Why you want to see it: As serial killer movies go, this one's out there. The style of shooting mostly favors the killer's viewpoint, which, if you've ever watched Peep Show you'll know is creepy as hell. When you've got Wood on top form as a psychopath - that you barely see - it's even creepier.
21. WarGames (1983)
The movie: Before he became Ferris, Matthew Broderick nearly started a nuclear war playing a teen hacker who accesses a military supercomputer. It can't be, though can it? Yes, somehow the super-smart lad doesn't quite realise until it's too late that the machine he's been playing games with believes World War III is imminent...
Why you want to see it: Old school '80s computers that are boxier than your first car; Broderick with a superb hairdo... nah, this one's worth seeing because it's just a damn good thriller.
20. Willow (1988)
The movie: Ron Howard's family-friendly '80s fantasy. Yeah, it premiered at Cannes! Even though the movie was a modest hit at the box office and received middling reviews at the time, it's become something of a cult classic. Warwick Davis plays a young man whose fate is entangled with that of an orphan he discovers floating down the river. This baby could rid the kingdom of the evil sorcerer...
Why you want to see it: Nearly thirty years before Game of Thrones hoisted up the fantasy genre by its geek culture lapels and hoisted it into the mainstream, Willow did that same thing on the big screen. With less tits and violence. Doesn't make it any less fun though.
19. Raw (2016)
The movie: Vegetarian Justine (Garance Marillier) follows her older sister Alexia (Ella Rumpf) by enrolling in a veterinary school, unaware that one hazing ritual involves eating a piece of raw meat. Forced to do so, Justine starts to develop an insatiable taste for meat — and not the kind you’d find in a supermarket aisle.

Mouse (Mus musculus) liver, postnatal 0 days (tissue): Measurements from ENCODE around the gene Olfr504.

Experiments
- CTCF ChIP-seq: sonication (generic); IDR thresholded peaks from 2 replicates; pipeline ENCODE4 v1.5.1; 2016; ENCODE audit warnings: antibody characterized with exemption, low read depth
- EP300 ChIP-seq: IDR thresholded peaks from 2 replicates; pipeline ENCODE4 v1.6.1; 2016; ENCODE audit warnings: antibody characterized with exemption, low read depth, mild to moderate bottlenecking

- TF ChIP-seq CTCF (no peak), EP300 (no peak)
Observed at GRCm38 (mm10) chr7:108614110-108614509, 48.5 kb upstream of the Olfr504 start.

Why you want to see it: A fearless feature debut from both director Julia Ducournau and her leading star Marillier, this is a defiantly feminine coming-of-age tale that, alongside its gorier elements, is unafraid to talk about sex. Like its bikini wax sequence, Raw is a film once seen, never forgotten.
18. Sicario (2015)
The movie: Sicario completely knocks you for six right off the bat with a stunning opening sequence. Of the back of the brilliant Prisoners and Enemy, Denis Villeneuve directs this hard-hitting thriller about the US-Mexico drug trade that stars Emily Blunt as an FBI agent given a shady-as-hell assignment. She joins a task force aiming to bring down the kingpin of Mexican cartel.
Why you want to see it: Dark, compelling, and boasting one hell of a performance from Blunt, there's no reason not to. Prepare yourself for a lot of 'No they didn't!' moments.
17. Kiss Kiss Bang Bang (2005)
The movie: Part murder-mystery, flat-out comedy and thriller, Kiss Kiss Bang Bang is one of the best flicks to ever spoof the film noir genre. Harry Lockhart, a petty crook, accidentally winds up in an audition and blows away the casting directors who send him to Hollywood. This Christmastime whodunit crackles along with some of the best dialogue ever to emerge from Robert Downey Jr.'s mouth.
Why you want to see it: Remember all that great snappy dialogue from '80s Lethal Weapon, The Last Boy Scout and The Long Kiss Goodnight? All the handiwork of Shane Black, who also wrote and directed this corker.